it's not necessarily a 'film analysis' post, but, in passing, and having watched, last night, the Roland Emmerich adaptation of the 'authorship question' concerning one William Shake-Speare, namely the film ANONYMOUS.
I mean, we're talking about the German film writer/director who brought us Stargate (which totally rewrote Ancient Egyptian History for consumerist mass market entertainment purposes) and Independence Day (which, five years prior to 9/11, showed a TOP DOWN (space beam) demolition of a New York skyscraper).
So, it was with a certain modicum of trepidation at the historical-butchery-about-to-ensue that I watched ANONYMOUS, last night. And it was only after I'd watched the Extras that I realised this is a much BIGGER subject than we hear about here in UK. Appears there's quite an American Oxfordian movement to have the 17th Earl of Oxford re-instated or attributed/identified as The Bard, you know rather than the Stratfordians or the Baconians or the Marlowethians.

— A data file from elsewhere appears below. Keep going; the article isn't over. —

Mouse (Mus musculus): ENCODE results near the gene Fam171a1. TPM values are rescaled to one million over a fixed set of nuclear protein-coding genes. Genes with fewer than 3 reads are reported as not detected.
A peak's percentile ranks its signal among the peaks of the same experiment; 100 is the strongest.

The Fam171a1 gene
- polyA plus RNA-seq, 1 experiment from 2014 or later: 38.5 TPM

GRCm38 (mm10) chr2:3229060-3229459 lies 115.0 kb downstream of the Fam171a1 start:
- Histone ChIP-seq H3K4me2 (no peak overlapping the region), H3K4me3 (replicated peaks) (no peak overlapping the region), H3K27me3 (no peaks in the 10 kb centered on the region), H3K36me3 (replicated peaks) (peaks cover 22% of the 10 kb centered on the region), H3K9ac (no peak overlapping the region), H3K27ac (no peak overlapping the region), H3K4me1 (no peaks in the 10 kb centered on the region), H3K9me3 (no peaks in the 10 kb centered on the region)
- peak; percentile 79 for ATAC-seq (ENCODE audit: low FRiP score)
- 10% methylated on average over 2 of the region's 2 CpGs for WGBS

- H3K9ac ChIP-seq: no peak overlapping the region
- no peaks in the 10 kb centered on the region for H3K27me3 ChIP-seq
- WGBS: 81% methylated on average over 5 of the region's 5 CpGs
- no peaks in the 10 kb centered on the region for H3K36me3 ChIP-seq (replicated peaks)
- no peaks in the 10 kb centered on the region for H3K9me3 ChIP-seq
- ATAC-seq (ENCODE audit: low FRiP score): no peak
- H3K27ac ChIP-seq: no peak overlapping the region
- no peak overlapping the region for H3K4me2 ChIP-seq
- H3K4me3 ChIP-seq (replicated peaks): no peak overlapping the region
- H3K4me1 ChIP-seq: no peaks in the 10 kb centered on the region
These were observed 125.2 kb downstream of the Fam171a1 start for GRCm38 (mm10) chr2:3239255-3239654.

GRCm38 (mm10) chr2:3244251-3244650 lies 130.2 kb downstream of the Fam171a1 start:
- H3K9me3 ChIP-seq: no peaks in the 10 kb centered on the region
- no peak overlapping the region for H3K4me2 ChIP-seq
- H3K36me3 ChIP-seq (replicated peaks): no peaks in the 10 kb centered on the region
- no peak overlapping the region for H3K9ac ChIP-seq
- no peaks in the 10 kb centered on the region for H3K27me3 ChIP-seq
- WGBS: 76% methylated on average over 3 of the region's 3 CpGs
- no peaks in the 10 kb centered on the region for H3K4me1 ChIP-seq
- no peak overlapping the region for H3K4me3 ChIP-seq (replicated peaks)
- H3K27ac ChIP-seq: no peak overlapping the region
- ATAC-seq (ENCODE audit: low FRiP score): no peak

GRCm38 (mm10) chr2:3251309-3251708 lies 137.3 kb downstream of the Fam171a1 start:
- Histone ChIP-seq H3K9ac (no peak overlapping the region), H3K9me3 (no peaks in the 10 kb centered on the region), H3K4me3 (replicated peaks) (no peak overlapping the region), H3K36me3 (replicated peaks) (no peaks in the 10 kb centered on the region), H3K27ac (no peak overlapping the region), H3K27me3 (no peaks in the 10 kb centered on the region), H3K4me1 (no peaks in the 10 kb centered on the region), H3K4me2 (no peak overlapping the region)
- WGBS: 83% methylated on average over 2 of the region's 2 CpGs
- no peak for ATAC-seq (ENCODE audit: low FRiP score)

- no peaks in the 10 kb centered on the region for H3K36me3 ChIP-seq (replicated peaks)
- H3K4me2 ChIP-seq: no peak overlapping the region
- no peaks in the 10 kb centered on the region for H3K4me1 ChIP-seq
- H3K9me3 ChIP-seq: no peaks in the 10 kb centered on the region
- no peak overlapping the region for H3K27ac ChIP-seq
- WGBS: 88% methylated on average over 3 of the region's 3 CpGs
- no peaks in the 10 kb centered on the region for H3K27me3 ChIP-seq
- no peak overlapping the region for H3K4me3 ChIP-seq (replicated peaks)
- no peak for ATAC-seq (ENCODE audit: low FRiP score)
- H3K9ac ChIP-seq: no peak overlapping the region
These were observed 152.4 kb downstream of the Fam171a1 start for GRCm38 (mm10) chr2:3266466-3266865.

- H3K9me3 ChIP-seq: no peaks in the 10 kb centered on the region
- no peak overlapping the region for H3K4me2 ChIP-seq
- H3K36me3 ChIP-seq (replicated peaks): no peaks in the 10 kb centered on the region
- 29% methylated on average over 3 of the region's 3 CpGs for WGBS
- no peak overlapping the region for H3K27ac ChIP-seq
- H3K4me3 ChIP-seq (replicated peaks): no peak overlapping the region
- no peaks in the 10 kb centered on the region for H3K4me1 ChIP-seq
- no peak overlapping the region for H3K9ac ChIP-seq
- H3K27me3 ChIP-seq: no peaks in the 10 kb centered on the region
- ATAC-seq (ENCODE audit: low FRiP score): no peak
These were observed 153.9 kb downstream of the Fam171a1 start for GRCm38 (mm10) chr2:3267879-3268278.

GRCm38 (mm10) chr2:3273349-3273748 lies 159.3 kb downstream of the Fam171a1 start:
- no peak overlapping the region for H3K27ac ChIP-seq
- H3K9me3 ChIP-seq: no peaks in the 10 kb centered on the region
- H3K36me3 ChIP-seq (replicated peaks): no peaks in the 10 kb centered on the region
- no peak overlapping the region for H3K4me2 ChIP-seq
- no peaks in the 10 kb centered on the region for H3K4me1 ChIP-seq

Oxfordian movement and political playwright reminds this blogger of the 2nd Earl of Rochester, aka The Libertine, but that's another story.
Emmerich's film ANONYMOUS is basically based on a 1920's-released book SHAKESPEARE IDENTIFIED by an English schoolteacher J Thomas Looney claiming such; it was convincing but not well filmed, stilted; accented somehow.
Here's a playlist of a very interesting and in-depth speech from 1995 by a 'devout Oxfordian' i.e. one of those who are convinced that 'William Shake-Speare' had to have been 'nobility' not 'some actor from Stratford upon Avon', on the Edward de Vere subject.